It is that the Namibian provision is subject to an important proviso,
which is that 'no person who is a citizen of Namibia by birth or
descent may be deprived of Namibian citizenship by such legislation'.
This is crucial because it upholds the priority of rights of those
who are Namibian citizens by birth or descent. In other words, for
these persons, their rights to dual citizenship cannot be prohibited
by such a law. It means, therefore, that only those citizens who
acquire citizenship by other means, e.g. registration, marriage,
etc may be prohibited from holding dual citizenship. But note that
there is no provision expressly providing for dual citizenship -
there is simply an acknowledgement that it is an existing right
which cannot be taken away by legislation.
So from the above it seems to me that the Namibian provision provides
a greater level of protection to 'natural' citizens, for lack of
a better adjective - those who get it by birth or descent - which
is the case for most Zimbabweans in the Diaspora. What they may,
therefore, push for is that type of protection, i.e. that the law
which Parliament may pass regulating dual citizenship should not
and cannot take away the rights of citizens by birth or descent.
The state can, as is the case in Namibia, retain the power to prohibit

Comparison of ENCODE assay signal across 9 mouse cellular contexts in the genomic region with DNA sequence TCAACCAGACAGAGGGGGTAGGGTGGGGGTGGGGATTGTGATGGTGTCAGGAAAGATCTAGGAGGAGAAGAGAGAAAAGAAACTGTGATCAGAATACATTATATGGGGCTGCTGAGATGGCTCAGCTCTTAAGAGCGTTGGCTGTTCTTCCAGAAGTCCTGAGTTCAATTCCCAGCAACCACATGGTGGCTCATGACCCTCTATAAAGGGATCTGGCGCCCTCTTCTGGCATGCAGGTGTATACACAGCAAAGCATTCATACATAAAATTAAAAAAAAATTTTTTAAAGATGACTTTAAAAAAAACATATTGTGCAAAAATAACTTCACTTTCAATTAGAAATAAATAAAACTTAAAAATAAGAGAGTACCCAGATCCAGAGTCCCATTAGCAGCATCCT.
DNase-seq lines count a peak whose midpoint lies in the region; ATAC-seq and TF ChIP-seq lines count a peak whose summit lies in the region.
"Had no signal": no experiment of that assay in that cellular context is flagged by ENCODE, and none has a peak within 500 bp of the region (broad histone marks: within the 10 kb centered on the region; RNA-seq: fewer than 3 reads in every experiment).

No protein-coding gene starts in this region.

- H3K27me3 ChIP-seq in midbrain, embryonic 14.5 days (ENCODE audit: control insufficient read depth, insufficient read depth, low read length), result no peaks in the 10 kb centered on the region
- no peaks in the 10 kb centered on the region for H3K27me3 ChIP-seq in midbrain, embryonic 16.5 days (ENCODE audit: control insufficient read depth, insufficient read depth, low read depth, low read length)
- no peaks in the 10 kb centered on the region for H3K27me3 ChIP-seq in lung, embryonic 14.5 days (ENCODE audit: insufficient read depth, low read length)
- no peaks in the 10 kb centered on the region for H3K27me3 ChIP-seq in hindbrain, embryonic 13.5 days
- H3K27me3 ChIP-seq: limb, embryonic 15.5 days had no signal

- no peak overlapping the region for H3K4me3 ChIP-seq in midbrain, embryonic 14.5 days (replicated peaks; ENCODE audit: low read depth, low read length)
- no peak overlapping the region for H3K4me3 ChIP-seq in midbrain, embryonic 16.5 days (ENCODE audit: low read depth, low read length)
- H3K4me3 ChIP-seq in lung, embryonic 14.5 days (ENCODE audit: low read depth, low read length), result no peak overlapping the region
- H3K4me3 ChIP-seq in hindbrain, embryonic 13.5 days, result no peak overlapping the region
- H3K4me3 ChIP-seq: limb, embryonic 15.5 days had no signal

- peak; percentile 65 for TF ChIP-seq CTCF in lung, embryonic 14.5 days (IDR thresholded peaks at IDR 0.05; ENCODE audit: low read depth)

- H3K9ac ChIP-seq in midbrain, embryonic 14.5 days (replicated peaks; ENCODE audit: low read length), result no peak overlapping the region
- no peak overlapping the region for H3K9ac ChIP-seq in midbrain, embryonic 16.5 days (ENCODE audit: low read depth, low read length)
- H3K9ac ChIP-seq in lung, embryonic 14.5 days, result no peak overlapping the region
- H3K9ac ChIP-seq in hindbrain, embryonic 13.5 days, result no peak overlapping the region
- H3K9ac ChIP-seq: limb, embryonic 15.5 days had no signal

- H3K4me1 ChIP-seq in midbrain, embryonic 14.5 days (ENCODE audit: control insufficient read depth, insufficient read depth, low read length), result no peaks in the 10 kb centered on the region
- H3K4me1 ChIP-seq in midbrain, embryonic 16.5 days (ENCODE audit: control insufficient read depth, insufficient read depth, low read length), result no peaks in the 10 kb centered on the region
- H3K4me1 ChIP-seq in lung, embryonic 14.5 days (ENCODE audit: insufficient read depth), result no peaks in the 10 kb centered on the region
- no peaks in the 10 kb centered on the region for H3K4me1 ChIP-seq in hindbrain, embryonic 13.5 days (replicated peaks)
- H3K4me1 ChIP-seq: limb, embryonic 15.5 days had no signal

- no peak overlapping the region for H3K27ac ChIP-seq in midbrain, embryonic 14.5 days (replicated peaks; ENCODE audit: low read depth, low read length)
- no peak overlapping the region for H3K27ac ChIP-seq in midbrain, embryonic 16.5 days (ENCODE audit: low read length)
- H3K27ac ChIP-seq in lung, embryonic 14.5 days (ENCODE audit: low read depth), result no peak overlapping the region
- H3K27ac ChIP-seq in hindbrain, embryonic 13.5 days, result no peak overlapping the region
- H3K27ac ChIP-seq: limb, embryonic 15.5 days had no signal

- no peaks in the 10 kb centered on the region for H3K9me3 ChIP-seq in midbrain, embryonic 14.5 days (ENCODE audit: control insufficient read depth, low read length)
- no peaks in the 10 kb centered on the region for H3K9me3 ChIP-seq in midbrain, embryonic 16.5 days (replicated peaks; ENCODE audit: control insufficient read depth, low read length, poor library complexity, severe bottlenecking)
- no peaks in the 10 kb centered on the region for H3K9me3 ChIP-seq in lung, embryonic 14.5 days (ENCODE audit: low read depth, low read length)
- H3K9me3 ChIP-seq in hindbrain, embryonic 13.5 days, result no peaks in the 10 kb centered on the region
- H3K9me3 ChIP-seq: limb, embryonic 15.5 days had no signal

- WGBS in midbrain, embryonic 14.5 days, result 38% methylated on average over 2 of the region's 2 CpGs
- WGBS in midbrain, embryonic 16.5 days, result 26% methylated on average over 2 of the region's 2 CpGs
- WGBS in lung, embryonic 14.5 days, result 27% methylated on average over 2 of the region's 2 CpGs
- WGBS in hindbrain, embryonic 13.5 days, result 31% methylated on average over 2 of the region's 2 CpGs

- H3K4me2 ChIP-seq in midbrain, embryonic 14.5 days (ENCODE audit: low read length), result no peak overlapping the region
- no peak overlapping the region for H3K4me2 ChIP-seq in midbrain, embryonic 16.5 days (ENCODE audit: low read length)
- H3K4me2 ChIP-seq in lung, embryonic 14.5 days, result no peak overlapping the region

by law dual citizenship for those that acquire citizenship by other
means but under no circumstances should rights of citizens by birth
of descent be affected.
The tool for
that would be a proviso to Clause 9 of Draft Amendment No. 19, saying,
that 'no person who is a citizen of Zimbabwe by birth or descent
may be deprived of Zimbabwean citizenship by such legislation'
In fact, the
MDC draft of Amendment No. 19 contained a similar provision, which
is better than the provision in the Agreed Draft. It states that
"An Act of Parliament may make provision, not inconsistent
with this Chapter, in respect of citizenship and, without prejudice
to the generality of the foregoing, for— (a) . . . ; (b)
depriving any person, other than a citizen by birth or descent,
of his citizenship of Zimbabwe, provided that no person shall be
deprived of his citizenship of Zimbabwe if he is thereby rendered
words show clearly that whatever law may be passed to deprive citizenship,
it should not affect citizens by both or descent. It is difficult
to understand why this reasonable clause was not carried forward
into the draft and legislators are encouraged to reconsider it.
do well to retain within its ranks the millions who have settled
in other countries. It is not in its interests to alienate them
by taking away their citizenship rights. Safeguarding those citizenship
rights is mutually beneficial to Zimbabwe and her children.
is based at, Kent Law School, the University of Kent and can be